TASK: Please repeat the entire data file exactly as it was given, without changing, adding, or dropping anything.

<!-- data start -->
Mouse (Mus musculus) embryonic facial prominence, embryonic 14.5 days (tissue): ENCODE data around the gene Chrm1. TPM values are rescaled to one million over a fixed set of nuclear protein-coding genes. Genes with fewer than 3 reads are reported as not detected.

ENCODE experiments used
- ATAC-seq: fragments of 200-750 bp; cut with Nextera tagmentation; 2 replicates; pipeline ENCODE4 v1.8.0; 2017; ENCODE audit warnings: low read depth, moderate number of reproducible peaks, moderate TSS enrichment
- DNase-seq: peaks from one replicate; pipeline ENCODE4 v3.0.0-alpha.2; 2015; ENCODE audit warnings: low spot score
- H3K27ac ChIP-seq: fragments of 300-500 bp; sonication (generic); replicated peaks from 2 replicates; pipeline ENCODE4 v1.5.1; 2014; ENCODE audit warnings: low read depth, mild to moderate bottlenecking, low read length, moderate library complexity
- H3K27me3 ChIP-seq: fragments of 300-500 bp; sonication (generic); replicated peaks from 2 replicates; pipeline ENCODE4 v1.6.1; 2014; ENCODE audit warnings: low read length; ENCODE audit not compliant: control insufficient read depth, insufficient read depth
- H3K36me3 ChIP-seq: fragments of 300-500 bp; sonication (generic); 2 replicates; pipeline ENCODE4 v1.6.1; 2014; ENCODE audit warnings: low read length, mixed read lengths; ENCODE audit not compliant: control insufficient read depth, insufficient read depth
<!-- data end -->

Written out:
Mouse (Mus musculus) embryonic facial prominence, embryonic 14.5 days (tissue): ENCODE data around the gene Chrm1. TPM values are rescaled to one million over a fixed set of nuclear protein-coding genes. Genes with fewer than 3 reads are reported as not detected.

ENCODE experiments used
- ATAC-seq: fragments of 200-750 bp; cut with Nextera tagmentation; 2 replicates; pipeline ENCODE4 v1.8.0; 2017; ENCODE audit warnings: low read depth, moderate number of reproducible peaks, moderate TSS enrichment
- DNase-seq: peaks from one replicate; pipeline ENCODE4 v3.0.0-alpha.2; 2015; ENCODE audit warnings: low spot score
- H3K27ac ChIP-seq: fragments of 300-500 bp; sonication (generic); replicated peaks from 2 replicates; pipeline ENCODE4 v1.5.1; 2014; ENCODE audit warnings: low read depth, mild to moderate bottlenecking, low read length, moderate library complexity
- H3K27me3 ChIP-seq: fragments of 300-500 bp; sonication (generic); replicated peaks from 2 replicates; pipeline ENCODE4 v1.6.1; 2014; ENCODE audit warnings: low read length; ENCODE audit not compliant: control insufficient read depth, insufficient read depth
- H3K36me3 ChIP-seq: fragments of 300-500 bp; sonication (generic); 2 replicates; pipeline ENCODE4 v1.6.1; 2014; ENCODE audit warnings: low read length, mixed read lengths; ENCODE audit not compliant: control insufficient read depth, insufficient read depth